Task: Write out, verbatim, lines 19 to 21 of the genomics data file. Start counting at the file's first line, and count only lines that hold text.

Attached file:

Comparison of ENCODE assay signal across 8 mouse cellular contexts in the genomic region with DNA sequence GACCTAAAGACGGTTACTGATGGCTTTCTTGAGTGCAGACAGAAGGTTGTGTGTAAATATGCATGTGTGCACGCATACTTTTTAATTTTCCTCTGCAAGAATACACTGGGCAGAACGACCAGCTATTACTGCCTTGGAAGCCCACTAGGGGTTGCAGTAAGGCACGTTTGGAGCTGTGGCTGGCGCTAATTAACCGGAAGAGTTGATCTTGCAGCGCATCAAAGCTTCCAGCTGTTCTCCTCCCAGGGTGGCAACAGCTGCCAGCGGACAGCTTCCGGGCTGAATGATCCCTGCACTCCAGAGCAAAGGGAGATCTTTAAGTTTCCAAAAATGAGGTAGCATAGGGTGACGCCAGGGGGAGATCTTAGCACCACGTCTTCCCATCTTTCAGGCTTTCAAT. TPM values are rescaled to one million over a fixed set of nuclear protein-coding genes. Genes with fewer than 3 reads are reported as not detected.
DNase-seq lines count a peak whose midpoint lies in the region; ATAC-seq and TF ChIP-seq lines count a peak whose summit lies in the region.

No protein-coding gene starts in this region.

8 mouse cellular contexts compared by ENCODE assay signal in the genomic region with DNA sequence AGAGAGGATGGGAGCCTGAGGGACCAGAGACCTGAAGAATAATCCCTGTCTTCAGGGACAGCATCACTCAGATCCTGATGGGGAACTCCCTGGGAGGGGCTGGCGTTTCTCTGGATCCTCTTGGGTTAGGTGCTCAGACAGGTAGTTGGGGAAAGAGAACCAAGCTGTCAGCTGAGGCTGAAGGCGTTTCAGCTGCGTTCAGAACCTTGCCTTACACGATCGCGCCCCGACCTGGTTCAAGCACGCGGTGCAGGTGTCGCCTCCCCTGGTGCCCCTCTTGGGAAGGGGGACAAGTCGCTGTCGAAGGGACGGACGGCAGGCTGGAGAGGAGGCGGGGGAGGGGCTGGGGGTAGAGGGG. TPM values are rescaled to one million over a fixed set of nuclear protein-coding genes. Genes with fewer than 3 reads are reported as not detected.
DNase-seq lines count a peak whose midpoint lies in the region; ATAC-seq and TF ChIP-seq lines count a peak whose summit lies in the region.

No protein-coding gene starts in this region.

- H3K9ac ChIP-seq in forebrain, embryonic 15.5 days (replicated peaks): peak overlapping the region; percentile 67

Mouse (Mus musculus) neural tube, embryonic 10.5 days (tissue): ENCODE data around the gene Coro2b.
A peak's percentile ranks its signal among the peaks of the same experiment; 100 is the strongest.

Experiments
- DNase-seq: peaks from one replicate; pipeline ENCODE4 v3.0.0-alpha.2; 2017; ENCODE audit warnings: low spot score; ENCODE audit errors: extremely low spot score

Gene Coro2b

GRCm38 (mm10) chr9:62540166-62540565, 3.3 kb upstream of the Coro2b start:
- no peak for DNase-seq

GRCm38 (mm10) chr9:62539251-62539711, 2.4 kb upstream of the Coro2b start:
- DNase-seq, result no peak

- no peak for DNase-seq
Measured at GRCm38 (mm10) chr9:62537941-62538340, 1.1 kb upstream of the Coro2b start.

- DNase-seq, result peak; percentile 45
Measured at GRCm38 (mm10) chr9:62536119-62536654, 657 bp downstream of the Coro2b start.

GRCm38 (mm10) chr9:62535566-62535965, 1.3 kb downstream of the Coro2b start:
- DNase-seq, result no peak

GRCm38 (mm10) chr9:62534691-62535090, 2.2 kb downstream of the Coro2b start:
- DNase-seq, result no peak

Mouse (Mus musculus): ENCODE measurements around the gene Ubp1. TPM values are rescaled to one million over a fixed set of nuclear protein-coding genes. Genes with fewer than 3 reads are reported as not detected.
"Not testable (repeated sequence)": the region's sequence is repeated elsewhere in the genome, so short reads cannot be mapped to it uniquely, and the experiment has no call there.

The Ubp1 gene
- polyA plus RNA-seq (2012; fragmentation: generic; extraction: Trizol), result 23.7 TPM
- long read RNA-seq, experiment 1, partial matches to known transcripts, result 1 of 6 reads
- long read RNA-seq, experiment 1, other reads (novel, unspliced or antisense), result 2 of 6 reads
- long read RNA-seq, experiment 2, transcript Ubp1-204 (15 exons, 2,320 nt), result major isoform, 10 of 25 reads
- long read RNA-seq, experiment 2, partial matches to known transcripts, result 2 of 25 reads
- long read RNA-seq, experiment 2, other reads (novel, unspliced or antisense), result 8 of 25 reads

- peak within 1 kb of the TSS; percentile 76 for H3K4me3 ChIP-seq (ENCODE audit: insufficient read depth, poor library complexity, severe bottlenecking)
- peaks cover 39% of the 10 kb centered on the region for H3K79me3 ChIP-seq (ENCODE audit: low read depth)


- DNase-seq, result peak; percentile 45
Measured at GRCm38 (mm10) chr9:62536119-62536654, 657 bp downstream of the Coro2b start.

GRCm38 (mm10) chr9:62535566-62535965, 1.3 kb downstream of the Coro2b start: